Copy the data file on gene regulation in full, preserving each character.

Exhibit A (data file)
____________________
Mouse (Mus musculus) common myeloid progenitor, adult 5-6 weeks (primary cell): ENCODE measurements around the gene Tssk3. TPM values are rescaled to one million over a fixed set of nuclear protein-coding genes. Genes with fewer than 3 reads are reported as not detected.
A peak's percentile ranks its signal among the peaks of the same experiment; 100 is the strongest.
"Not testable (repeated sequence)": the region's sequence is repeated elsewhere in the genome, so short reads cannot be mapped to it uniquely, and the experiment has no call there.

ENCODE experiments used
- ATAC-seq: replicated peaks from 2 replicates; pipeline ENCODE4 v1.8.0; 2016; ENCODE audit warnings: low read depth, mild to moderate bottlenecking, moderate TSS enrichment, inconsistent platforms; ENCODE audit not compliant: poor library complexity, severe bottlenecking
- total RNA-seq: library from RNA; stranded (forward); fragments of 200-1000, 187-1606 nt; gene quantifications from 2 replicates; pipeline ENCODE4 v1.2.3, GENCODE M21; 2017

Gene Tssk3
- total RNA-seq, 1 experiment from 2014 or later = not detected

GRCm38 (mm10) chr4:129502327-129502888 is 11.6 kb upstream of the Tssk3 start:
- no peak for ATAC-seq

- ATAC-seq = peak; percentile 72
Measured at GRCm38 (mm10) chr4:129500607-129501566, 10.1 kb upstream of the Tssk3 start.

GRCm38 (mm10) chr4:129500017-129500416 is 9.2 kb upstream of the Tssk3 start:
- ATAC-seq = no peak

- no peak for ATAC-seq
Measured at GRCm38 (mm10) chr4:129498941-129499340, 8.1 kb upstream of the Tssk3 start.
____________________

Mouse (Mus musculus) common myeloid progenitor, adult 5-6 weeks (primary cell): ENCODE measurements around the gene Tssk3. TPM values are rescaled to one million over a fixed set of nuclear protein-coding genes. Genes with fewer than 3 reads are reported as not detected.
A peak's percentile ranks its signal among the peaks of the same experiment; 100 is the strongest.
"Not testable (repeated sequence)": the region's sequence is repeated elsewhere in the genome, so short reads cannot be mapped to it uniquely, and the experiment has no call there.

ENCODE experiments used
- ATAC-seq: replicated peaks from 2 replicates; pipeline ENCODE4 v1.8.0; 2016; ENCODE audit warnings: low read depth, mild to moderate bottlenecking, moderate TSS enrichment, inconsistent platforms; ENCODE audit not compliant: poor library complexity, severe bottlenecking
- total RNA-seq: library from RNA; stranded (forward); fragments of 200-1000, 187-1606 nt; gene quantifications from 2 replicates; pipeline ENCODE4 v1.2.3, GENCODE M21; 2017

Gene Tssk3
- total RNA-seq, 1 experiment from 2014 or later = not detected

GRCm38 (mm10) chr4:129502327-129502888 is 11.6 kb upstream of the Tssk3 start:
- no peak for ATAC-seq

- ATAC-seq = peak; percentile 72
Measured at GRCm38 (mm10) chr4:129500607-129501566, 10.1 kb upstream of the Tssk3 start.

GRCm38 (mm10) chr4:129500017-129500416 is 9.2 kb upstream of the Tssk3 start:
- ATAC-seq = no peak

- no peak for ATAC-seq
Measured at GRCm38 (mm10) chr4:129498941-129499340, 8.1 kb upstream of the Tssk3 start.